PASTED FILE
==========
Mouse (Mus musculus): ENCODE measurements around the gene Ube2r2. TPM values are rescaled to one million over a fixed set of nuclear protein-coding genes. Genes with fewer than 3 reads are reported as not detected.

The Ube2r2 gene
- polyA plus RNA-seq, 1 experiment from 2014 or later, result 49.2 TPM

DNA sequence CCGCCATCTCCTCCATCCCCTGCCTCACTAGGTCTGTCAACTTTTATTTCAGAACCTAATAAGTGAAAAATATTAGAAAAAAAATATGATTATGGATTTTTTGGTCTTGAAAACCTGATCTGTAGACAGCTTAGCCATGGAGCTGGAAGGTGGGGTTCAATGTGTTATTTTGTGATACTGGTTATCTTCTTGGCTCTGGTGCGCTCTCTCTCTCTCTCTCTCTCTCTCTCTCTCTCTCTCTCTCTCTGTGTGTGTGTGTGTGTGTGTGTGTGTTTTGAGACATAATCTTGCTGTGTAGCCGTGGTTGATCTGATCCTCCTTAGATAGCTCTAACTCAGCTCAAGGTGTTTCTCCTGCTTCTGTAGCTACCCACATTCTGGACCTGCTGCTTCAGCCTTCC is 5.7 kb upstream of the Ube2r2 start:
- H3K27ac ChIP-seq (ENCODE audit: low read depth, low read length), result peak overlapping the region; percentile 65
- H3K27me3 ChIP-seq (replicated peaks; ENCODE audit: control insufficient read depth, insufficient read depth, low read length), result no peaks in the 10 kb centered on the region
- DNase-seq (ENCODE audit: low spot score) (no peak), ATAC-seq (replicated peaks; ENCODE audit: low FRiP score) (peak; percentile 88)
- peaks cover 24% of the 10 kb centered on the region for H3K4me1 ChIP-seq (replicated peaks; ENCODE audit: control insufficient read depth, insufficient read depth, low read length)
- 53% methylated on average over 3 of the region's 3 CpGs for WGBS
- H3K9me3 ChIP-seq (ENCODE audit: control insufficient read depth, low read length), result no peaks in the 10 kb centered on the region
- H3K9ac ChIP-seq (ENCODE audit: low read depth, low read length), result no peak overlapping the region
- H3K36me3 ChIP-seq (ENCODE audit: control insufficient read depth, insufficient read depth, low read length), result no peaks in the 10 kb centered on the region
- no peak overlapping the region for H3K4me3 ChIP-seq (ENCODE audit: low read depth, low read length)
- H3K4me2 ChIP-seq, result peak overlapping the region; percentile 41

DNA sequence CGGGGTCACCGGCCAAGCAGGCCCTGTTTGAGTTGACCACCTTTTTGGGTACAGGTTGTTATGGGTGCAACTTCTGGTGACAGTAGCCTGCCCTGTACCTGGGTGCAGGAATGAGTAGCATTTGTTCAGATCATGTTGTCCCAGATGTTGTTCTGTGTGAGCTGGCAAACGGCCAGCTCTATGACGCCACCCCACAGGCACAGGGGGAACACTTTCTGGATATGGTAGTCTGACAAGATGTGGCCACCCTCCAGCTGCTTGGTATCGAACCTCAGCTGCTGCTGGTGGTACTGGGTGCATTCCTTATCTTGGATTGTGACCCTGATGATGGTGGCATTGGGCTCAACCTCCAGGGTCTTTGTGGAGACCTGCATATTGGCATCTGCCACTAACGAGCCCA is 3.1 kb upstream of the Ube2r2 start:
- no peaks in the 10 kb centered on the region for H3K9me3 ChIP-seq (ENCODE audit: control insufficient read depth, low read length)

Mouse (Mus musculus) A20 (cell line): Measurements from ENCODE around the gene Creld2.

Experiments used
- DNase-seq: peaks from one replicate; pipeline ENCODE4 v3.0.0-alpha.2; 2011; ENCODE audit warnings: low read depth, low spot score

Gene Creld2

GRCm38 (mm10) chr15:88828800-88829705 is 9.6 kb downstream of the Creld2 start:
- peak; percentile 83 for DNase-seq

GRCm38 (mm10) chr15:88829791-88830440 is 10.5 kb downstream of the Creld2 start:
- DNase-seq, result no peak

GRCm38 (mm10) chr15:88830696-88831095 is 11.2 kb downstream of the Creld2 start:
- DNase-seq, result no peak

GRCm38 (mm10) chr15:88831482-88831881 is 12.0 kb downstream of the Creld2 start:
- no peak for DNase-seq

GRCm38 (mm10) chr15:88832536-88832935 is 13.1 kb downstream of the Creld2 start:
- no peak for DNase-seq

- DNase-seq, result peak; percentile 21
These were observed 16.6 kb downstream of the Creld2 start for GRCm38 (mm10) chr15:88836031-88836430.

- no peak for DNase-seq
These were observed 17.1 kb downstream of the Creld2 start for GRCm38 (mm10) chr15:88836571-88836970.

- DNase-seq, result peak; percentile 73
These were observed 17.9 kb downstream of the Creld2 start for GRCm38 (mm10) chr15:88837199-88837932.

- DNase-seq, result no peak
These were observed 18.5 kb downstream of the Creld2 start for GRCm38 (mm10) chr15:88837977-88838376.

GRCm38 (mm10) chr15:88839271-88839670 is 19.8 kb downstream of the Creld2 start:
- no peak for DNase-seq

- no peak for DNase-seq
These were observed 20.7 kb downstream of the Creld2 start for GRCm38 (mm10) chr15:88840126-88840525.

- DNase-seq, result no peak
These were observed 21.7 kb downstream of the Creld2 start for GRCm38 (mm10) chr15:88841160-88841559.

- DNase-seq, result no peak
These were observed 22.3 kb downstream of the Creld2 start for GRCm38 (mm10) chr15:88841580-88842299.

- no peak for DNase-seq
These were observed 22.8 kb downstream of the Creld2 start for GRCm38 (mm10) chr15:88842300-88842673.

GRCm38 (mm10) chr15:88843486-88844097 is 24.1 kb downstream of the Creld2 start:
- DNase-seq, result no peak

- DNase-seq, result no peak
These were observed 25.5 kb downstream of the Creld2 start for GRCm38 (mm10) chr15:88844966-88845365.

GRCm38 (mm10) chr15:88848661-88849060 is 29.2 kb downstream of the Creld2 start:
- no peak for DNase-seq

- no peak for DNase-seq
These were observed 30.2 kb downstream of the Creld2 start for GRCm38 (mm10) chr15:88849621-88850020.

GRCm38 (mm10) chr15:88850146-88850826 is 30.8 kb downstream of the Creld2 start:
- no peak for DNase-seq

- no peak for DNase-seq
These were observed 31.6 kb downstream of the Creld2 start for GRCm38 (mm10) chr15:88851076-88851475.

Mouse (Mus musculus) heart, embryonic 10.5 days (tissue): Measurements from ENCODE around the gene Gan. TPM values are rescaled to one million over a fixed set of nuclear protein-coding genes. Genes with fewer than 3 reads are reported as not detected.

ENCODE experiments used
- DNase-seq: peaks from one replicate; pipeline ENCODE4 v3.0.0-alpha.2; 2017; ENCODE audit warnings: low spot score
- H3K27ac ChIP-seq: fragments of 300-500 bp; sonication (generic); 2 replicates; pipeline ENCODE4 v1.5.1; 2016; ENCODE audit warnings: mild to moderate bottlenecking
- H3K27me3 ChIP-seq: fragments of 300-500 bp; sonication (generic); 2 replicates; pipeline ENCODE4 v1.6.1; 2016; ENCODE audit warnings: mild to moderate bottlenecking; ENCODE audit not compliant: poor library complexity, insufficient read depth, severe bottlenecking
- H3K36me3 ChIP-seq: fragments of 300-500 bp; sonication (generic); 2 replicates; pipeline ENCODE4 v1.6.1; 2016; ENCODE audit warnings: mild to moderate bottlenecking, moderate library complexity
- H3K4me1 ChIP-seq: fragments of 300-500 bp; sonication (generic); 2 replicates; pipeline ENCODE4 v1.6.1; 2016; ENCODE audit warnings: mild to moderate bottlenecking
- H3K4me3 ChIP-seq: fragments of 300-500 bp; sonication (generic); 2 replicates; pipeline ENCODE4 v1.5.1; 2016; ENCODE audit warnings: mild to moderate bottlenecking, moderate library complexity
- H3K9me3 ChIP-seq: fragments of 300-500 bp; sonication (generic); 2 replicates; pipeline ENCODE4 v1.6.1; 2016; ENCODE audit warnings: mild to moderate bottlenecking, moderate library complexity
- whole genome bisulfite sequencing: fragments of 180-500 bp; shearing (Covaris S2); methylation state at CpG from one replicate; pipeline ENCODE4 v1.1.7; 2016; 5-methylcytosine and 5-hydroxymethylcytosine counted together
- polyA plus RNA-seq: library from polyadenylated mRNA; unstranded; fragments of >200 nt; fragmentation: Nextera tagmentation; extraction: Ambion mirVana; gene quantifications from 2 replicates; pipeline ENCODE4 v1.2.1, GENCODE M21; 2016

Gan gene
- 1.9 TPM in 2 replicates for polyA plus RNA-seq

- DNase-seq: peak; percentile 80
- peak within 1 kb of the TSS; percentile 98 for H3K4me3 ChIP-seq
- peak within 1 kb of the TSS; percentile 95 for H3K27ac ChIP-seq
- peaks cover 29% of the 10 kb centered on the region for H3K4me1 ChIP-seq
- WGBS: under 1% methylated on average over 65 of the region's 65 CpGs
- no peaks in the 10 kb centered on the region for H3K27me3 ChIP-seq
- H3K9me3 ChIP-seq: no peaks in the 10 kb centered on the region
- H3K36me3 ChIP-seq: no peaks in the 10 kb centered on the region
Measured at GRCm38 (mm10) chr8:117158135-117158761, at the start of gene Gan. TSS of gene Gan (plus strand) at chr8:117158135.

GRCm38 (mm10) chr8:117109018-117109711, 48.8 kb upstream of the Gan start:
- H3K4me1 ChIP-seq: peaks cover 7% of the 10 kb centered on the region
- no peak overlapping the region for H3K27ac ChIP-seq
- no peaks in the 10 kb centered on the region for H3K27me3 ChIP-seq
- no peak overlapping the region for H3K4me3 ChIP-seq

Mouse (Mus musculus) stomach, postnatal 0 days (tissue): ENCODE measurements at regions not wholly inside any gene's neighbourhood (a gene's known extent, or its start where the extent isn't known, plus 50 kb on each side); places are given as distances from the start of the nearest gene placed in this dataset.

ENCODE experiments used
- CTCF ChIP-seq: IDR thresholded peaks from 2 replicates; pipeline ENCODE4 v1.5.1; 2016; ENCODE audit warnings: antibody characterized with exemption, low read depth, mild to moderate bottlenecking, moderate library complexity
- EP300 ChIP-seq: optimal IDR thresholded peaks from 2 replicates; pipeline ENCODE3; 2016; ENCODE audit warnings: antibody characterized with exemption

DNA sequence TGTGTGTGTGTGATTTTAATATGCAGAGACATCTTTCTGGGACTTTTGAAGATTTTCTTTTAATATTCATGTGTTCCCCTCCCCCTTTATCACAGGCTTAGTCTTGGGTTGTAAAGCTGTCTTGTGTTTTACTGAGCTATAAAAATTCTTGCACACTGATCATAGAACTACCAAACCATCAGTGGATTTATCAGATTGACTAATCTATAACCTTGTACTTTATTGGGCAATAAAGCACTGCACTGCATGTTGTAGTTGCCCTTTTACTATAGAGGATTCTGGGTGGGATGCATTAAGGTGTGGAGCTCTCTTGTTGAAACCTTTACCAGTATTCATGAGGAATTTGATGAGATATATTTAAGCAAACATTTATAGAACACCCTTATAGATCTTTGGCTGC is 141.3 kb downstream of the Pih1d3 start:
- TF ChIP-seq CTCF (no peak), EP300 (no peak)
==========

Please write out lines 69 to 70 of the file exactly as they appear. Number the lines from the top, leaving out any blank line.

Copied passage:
- H3K9me3 ChIP-seq: fragments of 300-500 bp; sonication (generic); 2 replicates; pipeline ENCODE4 v1.6.1; 2016; ENCODE audit warnings: mild to moderate bottlenecking, moderate library complexity
- whole genome bisulfite sequencing: fragments of 180-500 bp; shearing (Covaris S2); methylation state at CpG from one replicate; pipeline ENCODE4 v1.1.7; 2016; 5-methylcytosine and 5-hydroxymethylcytosine counted together